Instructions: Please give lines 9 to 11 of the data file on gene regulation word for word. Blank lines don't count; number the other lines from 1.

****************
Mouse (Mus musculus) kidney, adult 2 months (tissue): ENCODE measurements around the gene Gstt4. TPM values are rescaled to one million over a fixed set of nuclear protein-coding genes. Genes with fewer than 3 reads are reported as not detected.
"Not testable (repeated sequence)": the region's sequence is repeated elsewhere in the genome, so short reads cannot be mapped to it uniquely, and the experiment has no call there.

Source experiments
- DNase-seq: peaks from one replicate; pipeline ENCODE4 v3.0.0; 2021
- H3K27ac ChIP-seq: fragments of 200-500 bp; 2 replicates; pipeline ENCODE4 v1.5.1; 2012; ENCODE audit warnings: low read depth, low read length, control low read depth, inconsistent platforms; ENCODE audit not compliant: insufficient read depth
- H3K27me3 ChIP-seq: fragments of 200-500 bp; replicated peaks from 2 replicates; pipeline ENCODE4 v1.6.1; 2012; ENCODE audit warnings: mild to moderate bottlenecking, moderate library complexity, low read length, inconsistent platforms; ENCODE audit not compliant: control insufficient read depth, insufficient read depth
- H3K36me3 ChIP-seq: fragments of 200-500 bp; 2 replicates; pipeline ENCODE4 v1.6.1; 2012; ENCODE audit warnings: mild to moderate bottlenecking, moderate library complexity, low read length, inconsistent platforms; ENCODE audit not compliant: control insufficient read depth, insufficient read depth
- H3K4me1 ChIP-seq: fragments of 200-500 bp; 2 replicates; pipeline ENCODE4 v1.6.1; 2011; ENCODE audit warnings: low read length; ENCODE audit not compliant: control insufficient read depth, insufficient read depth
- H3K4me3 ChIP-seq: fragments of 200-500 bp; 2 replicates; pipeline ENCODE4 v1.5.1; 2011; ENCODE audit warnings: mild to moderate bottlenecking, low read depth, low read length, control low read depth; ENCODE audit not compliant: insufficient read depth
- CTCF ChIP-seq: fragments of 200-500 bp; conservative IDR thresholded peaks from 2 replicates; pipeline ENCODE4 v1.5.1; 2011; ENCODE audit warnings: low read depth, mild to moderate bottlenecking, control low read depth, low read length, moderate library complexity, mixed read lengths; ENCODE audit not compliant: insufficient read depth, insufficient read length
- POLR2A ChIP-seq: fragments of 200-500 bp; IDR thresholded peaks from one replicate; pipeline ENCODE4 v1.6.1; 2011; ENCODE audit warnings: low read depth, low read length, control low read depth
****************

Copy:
- H3K4me3 ChIP-seq: fragments of 200-500 bp; 2 replicates; pipeline ENCODE4 v1.5.1; 2011; ENCODE audit warnings: mild to moderate bottlenecking, low read depth, low read length, control low read depth; ENCODE audit not compliant: insufficient read depth
- CTCF ChIP-seq: fragments of 200-500 bp; conservative IDR thresholded peaks from 2 replicates; pipeline ENCODE4 v1.5.1; 2011; ENCODE audit warnings: low read depth, mild to moderate bottlenecking, control low read depth, low read length, moderate library complexity, mixed read lengths; ENCODE audit not compliant: insufficient read depth, insufficient read length
- POLR2A ChIP-seq: fragments of 200-500 bp; IDR thresholded peaks from one replicate; pipeline ENCODE4 v1.6.1; 2011; ENCODE audit warnings: low read depth, low read length, control low read depth